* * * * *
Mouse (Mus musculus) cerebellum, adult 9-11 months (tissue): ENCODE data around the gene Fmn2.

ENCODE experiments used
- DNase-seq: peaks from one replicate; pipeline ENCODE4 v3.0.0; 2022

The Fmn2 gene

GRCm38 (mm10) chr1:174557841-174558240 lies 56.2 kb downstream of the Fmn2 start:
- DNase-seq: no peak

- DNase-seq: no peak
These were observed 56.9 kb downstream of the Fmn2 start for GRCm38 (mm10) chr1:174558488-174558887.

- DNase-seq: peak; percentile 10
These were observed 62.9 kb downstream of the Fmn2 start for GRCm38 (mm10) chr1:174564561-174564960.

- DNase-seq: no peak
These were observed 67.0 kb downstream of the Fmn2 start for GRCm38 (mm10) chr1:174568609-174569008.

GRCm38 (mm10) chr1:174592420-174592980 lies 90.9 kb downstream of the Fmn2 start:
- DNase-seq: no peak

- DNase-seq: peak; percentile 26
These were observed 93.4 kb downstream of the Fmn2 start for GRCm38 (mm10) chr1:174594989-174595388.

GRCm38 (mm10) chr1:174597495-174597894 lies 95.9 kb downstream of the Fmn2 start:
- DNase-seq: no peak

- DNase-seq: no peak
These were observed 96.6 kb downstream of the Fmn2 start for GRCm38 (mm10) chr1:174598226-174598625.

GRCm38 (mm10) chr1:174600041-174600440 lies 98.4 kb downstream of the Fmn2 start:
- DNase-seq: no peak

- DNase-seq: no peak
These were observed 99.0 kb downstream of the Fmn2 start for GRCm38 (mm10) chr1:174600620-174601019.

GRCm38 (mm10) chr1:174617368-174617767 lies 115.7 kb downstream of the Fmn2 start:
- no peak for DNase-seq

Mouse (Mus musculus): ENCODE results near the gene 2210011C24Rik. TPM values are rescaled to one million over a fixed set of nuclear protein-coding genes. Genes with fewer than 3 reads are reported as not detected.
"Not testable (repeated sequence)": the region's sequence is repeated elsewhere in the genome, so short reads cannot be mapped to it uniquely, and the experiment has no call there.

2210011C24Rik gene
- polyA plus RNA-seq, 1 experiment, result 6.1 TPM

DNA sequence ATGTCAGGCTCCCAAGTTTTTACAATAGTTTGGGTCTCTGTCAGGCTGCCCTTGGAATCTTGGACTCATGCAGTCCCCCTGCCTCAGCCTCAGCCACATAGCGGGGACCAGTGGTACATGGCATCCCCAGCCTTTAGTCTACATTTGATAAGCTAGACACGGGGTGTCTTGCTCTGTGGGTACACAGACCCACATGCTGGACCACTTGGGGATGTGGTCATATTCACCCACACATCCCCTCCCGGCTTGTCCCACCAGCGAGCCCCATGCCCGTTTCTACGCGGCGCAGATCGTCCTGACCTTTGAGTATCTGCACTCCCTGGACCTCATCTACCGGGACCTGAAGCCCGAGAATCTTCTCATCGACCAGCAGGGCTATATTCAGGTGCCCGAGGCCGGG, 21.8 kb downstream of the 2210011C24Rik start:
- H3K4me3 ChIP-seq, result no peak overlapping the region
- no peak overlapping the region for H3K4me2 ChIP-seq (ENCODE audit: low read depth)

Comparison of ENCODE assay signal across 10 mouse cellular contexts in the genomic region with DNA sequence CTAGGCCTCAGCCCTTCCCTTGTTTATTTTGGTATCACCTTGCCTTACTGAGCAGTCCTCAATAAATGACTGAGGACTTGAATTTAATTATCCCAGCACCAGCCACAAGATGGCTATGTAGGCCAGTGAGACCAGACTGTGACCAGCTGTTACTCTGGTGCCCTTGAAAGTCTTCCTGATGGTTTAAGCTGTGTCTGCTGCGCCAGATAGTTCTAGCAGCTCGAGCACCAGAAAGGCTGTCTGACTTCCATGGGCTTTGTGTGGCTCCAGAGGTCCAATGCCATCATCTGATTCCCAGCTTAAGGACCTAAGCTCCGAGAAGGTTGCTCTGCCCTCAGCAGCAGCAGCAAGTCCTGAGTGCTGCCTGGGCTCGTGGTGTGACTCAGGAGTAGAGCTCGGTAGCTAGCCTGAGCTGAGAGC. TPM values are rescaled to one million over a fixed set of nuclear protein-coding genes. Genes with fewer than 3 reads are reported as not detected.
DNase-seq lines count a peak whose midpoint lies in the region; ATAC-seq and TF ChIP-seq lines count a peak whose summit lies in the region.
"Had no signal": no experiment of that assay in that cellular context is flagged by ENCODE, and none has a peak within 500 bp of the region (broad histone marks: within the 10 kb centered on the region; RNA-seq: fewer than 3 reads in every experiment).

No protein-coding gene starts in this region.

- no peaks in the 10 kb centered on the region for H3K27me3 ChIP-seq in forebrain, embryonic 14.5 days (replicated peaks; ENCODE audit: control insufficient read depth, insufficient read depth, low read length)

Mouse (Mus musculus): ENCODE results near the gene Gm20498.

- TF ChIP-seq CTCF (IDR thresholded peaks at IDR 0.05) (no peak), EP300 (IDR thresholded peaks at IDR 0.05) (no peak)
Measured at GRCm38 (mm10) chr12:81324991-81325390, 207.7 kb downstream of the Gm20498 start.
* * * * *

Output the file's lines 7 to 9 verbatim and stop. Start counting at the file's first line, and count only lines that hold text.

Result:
- DNase-seq: no peak
These were observed 56.9 kb downstream of the Fmn2 start for GRCm38 (mm10) chr1:174558488-174558887.

- DNase-seq: peak; percentile 10